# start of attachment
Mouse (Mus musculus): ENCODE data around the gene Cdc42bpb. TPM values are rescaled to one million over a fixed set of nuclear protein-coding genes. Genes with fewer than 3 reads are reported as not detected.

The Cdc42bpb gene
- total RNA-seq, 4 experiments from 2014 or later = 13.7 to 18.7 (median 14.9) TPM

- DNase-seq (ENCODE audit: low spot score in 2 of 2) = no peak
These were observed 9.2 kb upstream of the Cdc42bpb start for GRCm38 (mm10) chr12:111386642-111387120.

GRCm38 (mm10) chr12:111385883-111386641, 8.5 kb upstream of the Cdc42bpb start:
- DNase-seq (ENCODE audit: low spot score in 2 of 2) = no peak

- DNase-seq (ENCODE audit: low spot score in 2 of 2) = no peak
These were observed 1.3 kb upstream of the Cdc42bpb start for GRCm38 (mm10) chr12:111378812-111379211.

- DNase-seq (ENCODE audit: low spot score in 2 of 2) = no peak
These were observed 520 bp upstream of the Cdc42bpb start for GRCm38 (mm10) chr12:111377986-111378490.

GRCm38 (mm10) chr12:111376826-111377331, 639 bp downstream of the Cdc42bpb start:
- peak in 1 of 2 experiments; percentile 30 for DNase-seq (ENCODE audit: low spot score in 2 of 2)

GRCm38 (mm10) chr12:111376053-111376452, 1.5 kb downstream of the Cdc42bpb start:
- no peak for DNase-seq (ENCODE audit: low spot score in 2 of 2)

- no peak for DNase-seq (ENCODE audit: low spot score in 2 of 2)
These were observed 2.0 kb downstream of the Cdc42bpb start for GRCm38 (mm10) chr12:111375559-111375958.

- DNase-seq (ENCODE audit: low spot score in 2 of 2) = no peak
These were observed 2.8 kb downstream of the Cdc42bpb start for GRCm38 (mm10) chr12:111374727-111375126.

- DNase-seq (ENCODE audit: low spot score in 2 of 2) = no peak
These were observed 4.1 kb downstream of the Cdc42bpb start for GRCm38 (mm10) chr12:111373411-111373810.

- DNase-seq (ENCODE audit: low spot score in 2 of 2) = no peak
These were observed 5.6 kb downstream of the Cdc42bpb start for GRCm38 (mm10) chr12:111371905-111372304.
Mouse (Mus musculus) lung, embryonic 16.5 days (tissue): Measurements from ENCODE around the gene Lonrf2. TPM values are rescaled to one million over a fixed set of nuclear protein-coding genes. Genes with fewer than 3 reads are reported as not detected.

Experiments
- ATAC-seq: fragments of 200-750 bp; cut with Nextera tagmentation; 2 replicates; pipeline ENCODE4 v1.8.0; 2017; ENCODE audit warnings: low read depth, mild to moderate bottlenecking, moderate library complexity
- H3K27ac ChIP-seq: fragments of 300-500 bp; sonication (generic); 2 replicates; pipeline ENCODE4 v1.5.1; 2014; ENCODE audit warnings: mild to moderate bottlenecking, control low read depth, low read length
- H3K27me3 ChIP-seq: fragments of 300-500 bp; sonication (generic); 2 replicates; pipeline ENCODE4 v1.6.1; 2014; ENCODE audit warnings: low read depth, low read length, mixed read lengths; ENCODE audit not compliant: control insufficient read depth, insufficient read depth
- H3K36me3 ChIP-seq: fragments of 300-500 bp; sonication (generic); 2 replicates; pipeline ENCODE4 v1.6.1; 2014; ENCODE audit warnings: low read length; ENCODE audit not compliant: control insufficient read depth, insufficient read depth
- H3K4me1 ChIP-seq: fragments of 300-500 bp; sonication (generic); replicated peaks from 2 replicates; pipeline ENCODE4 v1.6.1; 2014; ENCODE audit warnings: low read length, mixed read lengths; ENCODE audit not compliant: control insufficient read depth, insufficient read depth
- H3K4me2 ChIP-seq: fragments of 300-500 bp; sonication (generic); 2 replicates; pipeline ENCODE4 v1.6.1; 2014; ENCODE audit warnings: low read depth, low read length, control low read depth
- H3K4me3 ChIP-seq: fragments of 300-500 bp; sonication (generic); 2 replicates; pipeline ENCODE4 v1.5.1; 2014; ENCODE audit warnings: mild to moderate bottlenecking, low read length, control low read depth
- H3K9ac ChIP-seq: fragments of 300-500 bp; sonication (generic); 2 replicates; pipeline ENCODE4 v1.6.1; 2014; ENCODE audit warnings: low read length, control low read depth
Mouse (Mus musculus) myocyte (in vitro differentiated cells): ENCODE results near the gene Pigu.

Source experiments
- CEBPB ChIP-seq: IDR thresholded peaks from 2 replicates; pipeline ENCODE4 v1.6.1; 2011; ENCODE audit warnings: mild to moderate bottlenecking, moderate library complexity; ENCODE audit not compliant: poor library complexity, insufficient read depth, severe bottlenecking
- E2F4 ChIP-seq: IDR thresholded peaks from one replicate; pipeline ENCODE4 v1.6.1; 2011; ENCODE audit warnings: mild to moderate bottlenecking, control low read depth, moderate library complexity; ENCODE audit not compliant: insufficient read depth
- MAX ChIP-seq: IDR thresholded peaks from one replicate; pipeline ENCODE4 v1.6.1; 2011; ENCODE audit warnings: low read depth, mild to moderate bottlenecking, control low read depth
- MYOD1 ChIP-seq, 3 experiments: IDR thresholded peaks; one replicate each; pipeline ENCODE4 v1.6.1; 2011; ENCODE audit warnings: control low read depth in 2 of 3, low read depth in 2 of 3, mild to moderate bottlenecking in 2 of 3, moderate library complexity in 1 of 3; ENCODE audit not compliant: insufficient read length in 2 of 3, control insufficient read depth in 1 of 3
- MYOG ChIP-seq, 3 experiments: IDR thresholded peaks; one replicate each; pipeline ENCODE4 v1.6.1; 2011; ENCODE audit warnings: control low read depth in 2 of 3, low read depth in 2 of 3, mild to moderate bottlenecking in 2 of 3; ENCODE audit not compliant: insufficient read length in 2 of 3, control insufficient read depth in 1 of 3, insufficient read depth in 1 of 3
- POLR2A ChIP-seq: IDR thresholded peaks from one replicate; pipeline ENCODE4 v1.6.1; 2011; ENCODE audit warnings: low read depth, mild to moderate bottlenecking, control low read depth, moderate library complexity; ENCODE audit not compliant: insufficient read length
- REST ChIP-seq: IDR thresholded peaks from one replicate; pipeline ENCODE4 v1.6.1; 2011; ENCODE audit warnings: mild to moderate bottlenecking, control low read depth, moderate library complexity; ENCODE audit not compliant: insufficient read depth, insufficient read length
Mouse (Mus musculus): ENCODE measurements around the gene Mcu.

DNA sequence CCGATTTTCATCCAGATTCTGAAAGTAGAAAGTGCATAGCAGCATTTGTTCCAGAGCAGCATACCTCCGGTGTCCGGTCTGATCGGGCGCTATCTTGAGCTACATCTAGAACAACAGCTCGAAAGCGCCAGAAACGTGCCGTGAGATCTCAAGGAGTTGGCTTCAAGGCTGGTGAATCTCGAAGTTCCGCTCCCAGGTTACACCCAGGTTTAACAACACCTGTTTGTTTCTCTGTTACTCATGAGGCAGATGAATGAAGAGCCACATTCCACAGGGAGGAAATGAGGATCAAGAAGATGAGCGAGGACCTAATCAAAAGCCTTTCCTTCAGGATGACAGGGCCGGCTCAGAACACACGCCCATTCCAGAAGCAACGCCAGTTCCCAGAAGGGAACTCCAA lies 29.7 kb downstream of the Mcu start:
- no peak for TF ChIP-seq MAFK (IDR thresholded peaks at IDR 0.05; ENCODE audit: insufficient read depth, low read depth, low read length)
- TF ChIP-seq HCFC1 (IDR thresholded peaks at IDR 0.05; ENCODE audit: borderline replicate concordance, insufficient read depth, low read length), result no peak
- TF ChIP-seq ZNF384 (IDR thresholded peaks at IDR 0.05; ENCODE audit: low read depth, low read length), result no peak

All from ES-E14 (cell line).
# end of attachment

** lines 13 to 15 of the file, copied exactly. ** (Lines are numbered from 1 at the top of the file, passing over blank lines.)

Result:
- peak in 1 of 2 experiments; percentile 30 for DNase-seq (ENCODE audit: low spot score in 2 of 2)

GRCm38 (mm10) chr12:111376053-111376452, 1.5 kb downstream of the Cdc42bpb start:
- no peak for DNase-seq (ENCODE audit: low spot score in 2 of 2)